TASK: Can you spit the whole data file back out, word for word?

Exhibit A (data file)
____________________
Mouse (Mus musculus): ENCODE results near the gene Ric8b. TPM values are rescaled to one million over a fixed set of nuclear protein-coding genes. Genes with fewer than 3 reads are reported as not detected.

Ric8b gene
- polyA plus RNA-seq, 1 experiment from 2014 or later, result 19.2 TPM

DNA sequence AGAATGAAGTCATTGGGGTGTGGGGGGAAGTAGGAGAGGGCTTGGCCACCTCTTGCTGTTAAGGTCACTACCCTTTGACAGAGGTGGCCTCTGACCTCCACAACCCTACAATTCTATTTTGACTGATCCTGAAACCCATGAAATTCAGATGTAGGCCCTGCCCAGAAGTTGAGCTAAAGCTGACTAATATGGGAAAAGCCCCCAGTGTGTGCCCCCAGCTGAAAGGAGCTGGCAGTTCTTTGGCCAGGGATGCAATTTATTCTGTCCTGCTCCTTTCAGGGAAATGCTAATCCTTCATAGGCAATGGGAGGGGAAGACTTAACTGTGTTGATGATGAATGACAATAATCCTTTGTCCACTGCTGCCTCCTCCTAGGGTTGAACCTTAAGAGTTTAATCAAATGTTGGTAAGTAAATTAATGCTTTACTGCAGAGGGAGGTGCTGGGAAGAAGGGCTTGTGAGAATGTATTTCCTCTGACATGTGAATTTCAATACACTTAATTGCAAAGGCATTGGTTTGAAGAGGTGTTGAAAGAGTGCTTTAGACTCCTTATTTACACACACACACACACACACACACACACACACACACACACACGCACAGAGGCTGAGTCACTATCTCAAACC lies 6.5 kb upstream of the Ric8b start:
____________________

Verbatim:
Mouse (Mus musculus): ENCODE results near the gene Ric8b. TPM values are rescaled to one million over a fixed set of nuclear protein-coding genes. Genes with fewer than 3 reads are reported as not detected.

Ric8b gene
- polyA plus RNA-seq, 1 experiment from 2014 or later, result 19.2 TPM

DNA sequence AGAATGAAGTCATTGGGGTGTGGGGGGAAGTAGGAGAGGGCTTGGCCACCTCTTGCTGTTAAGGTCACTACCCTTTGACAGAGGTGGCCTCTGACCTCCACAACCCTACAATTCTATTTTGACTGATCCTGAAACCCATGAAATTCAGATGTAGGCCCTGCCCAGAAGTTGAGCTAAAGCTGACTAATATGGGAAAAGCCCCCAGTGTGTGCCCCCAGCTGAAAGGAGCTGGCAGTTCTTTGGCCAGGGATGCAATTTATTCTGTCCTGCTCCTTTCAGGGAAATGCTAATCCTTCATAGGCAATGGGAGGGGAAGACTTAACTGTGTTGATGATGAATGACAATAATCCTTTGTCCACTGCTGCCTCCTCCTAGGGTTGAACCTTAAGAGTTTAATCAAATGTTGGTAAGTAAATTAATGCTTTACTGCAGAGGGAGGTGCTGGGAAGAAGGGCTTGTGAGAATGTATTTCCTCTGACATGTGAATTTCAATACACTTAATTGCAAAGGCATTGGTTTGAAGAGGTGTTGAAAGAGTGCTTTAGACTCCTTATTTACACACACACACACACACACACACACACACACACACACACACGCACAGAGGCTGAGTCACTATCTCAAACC lies 6.5 kb upstream of the Ric8b start: